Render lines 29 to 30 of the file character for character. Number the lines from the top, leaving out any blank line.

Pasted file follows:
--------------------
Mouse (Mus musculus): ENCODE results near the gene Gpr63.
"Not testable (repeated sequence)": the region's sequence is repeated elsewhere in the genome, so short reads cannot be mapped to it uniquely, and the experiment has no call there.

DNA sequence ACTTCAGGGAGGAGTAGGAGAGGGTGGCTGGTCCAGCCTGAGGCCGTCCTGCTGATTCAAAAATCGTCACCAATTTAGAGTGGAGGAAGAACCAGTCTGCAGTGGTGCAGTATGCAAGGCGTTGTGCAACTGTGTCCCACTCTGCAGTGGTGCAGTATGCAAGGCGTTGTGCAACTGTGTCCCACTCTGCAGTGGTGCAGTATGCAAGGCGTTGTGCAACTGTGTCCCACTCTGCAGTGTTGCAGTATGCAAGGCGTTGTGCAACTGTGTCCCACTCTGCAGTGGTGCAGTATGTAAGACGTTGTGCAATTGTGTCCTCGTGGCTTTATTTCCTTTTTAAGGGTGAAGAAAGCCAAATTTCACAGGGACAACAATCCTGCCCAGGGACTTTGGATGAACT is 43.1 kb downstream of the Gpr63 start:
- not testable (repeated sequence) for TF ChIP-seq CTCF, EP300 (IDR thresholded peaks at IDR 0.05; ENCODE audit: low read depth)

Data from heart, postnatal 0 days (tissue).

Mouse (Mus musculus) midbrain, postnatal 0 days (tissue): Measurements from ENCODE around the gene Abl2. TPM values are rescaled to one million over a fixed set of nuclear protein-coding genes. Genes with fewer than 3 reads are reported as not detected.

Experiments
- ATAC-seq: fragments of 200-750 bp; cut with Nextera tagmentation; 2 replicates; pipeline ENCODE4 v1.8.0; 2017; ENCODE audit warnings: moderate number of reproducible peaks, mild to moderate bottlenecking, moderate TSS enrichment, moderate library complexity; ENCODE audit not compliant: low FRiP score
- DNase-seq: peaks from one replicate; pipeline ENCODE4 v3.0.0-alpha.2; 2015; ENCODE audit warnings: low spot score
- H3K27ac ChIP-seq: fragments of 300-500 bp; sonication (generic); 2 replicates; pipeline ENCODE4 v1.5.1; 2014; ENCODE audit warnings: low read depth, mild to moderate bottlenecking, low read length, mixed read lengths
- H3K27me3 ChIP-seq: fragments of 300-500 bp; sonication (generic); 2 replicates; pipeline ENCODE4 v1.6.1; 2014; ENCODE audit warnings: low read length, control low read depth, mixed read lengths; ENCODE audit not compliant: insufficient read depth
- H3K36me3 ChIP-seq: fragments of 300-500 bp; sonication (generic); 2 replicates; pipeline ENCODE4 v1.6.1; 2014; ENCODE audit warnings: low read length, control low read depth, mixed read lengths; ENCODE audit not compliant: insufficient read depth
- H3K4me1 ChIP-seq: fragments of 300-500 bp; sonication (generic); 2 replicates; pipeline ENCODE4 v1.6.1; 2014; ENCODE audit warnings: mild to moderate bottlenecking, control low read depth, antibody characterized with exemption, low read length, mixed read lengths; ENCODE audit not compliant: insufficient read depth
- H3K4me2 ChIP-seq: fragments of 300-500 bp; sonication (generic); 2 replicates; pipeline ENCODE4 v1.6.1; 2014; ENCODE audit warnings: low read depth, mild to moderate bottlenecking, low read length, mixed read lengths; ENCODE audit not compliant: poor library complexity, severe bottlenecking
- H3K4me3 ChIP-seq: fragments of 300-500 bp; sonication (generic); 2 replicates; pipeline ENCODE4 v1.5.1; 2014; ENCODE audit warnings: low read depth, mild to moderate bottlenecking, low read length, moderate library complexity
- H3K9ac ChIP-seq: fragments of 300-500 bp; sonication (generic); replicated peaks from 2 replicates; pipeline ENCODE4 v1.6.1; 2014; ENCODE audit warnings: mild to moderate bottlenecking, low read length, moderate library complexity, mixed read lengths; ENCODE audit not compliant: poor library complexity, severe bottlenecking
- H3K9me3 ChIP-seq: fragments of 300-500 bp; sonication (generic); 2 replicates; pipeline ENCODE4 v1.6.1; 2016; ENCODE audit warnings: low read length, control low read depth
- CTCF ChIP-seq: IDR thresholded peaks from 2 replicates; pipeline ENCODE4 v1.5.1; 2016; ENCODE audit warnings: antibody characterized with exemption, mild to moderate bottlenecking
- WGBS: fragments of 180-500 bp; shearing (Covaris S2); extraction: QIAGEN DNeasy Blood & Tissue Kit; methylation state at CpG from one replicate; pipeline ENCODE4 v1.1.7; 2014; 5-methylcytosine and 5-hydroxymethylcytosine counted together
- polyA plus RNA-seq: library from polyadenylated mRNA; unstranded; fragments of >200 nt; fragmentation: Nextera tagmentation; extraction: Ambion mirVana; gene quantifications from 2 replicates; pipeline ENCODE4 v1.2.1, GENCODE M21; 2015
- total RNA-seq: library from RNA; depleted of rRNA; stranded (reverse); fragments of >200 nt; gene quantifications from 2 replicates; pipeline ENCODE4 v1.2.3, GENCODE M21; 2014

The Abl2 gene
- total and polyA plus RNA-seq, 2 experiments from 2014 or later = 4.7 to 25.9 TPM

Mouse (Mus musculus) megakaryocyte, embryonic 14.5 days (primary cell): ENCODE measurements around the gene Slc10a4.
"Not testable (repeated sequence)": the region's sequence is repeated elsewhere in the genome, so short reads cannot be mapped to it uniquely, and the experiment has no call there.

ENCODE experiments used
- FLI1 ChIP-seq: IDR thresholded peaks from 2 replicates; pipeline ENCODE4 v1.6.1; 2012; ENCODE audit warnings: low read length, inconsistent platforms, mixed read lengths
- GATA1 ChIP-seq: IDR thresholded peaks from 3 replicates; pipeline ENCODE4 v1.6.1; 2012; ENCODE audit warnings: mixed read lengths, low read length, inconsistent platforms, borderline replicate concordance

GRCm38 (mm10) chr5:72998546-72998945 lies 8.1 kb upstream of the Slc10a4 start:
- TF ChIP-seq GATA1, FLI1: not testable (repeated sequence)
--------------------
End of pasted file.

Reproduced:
GRCm38 (mm10) chr5:72998546-72998945 lies 8.1 kb upstream of the Slc10a4 start:
- TF ChIP-seq GATA1, FLI1: not testable (repeated sequence)